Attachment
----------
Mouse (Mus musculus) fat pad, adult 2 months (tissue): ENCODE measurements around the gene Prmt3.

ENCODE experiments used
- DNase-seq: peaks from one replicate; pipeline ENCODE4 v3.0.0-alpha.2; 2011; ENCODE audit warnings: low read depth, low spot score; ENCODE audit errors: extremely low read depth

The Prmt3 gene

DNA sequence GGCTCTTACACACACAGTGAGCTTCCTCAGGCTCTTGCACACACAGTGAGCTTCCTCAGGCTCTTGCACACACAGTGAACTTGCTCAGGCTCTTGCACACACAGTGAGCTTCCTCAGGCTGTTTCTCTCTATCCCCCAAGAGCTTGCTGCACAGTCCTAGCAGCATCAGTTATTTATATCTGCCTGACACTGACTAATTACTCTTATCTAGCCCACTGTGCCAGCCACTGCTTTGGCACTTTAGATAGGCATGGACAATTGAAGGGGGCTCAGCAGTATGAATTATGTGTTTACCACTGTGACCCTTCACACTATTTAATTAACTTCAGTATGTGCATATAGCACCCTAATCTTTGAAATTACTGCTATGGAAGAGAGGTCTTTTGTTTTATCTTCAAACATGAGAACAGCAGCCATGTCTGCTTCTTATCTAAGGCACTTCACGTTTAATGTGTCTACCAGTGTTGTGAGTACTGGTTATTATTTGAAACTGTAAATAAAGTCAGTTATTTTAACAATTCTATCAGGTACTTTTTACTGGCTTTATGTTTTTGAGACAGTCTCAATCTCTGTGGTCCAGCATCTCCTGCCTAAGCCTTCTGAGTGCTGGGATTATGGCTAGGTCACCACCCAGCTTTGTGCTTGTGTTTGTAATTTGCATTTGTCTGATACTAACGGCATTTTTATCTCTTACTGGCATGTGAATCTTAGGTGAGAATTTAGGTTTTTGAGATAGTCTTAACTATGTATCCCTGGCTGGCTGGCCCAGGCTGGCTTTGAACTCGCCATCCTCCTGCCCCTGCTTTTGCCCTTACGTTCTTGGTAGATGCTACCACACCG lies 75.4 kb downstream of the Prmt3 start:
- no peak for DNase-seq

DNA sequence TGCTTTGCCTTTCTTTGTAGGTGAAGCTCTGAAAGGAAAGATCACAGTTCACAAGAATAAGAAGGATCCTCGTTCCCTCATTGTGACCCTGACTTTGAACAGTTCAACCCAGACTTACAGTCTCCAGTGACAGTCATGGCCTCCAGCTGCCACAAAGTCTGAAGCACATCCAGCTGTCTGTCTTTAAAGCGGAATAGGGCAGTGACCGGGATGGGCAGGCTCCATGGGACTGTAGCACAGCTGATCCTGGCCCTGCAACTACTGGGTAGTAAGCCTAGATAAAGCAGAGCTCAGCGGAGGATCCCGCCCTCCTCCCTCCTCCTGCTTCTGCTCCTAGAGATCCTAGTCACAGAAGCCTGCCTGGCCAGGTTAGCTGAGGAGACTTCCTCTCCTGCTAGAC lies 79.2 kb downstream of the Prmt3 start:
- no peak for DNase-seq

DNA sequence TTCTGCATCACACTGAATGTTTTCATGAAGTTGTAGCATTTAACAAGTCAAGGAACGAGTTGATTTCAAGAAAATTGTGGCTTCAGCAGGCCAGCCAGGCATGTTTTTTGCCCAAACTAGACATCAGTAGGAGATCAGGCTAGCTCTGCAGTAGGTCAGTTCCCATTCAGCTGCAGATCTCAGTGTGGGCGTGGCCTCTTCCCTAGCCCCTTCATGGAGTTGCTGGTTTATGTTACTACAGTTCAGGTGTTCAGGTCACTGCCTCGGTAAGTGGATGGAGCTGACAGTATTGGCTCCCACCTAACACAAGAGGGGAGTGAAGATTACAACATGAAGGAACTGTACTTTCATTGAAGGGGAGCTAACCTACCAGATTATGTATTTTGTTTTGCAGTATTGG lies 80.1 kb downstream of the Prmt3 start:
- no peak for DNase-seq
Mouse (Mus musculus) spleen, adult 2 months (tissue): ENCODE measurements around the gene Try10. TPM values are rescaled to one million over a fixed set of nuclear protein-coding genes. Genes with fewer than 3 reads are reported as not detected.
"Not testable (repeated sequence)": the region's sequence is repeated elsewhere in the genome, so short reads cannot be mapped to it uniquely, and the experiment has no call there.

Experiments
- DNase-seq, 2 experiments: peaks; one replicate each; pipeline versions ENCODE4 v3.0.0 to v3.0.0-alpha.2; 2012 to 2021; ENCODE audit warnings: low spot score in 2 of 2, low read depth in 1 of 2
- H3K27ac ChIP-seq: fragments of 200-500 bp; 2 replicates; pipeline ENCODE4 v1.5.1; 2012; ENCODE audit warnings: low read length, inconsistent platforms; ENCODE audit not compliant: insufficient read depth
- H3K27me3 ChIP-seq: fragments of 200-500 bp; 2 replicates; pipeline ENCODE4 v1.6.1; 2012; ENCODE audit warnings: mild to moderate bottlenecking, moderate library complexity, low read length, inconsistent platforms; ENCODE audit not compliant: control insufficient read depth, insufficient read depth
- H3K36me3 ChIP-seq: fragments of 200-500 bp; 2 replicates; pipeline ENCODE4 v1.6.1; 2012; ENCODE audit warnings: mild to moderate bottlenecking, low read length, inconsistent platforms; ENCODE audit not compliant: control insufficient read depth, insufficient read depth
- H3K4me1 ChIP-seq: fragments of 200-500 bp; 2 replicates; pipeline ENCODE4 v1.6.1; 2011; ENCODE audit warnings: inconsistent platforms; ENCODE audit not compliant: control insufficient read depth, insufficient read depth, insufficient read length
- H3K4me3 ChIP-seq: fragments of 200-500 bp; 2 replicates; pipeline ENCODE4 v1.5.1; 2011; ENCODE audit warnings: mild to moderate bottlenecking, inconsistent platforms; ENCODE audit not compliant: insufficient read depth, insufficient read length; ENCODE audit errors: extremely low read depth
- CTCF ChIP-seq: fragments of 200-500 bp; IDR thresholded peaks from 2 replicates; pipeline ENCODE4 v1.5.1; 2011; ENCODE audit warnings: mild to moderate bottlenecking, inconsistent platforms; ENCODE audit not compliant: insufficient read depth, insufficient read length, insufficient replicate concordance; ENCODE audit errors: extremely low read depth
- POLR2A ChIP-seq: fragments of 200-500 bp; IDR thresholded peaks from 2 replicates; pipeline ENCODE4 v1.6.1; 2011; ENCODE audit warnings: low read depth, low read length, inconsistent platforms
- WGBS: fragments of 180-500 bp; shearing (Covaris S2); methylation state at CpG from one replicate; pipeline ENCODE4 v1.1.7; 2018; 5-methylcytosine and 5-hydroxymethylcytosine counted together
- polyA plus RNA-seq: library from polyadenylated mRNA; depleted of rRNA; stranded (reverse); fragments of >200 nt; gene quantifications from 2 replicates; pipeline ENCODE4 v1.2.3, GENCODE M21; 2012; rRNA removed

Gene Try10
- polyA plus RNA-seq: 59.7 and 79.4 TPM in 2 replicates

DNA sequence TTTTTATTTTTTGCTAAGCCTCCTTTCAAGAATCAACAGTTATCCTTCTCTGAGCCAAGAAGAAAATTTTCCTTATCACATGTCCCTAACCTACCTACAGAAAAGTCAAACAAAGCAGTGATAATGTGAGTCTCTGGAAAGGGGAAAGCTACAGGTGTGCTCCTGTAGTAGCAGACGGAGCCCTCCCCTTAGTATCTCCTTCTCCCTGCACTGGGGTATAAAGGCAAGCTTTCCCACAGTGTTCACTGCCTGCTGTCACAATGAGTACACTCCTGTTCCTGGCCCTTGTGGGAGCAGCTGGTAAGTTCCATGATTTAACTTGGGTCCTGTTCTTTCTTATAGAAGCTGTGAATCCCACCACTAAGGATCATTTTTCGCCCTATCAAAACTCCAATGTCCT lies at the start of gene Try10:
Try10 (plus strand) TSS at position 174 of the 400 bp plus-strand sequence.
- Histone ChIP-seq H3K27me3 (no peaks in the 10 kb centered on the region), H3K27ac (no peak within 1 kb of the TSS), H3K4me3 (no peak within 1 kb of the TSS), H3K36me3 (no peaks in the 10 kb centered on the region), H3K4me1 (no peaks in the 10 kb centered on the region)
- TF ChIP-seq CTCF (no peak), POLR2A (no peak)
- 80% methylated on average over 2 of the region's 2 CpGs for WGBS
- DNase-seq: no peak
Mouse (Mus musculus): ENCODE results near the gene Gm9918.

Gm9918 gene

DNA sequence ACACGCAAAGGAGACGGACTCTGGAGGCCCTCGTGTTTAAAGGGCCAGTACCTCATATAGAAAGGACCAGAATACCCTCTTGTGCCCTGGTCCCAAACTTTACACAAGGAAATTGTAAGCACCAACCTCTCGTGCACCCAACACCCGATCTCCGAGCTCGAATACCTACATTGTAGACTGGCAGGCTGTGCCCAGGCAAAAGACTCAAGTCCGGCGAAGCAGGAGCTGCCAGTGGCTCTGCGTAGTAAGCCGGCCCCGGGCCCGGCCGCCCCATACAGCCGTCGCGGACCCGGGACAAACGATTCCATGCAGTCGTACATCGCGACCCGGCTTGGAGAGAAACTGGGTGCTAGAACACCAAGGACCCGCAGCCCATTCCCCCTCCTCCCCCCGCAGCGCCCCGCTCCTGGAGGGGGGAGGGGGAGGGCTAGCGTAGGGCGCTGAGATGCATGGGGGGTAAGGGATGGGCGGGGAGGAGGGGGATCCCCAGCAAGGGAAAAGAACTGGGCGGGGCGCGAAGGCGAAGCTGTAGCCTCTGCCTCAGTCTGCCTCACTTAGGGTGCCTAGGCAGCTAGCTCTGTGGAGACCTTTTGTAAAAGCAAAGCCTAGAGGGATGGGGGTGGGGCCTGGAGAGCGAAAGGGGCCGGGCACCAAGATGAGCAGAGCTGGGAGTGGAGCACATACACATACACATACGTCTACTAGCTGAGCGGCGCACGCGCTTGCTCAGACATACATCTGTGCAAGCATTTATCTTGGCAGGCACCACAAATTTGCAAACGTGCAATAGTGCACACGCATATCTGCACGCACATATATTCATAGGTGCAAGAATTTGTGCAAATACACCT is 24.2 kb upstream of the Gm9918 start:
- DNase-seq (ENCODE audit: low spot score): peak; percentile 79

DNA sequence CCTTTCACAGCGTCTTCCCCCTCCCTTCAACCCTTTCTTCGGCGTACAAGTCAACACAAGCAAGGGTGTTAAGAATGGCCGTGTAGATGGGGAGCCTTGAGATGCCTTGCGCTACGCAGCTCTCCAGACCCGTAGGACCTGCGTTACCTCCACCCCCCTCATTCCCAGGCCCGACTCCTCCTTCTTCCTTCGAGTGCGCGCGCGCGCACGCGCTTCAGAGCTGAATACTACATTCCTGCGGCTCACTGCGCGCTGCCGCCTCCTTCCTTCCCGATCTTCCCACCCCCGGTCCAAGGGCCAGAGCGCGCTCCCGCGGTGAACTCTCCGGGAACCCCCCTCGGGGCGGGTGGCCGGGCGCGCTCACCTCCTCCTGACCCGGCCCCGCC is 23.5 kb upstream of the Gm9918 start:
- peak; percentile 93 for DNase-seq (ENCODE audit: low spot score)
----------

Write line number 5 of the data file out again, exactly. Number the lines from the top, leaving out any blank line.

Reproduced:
DNA sequence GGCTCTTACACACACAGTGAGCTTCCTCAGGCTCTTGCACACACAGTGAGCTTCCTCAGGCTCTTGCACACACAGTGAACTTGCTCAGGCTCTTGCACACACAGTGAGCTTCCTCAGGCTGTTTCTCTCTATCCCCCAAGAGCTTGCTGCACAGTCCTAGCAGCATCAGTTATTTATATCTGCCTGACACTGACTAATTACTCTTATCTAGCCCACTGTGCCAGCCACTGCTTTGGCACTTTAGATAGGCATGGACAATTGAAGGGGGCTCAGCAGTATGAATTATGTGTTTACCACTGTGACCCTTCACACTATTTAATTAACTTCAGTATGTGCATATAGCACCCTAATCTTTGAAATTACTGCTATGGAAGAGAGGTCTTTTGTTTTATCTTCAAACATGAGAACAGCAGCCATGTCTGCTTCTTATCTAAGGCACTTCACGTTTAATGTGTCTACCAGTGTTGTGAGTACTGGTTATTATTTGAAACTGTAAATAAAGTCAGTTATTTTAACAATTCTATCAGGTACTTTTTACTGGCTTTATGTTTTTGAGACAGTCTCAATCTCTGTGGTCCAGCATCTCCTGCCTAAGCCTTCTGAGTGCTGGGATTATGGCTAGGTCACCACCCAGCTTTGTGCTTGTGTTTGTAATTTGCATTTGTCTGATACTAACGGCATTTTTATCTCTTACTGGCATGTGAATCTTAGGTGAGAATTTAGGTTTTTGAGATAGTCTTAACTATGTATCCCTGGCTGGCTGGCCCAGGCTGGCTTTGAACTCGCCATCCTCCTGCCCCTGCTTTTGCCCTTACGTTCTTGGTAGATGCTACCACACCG lies 75.4 kb downstream of the Prmt3 start: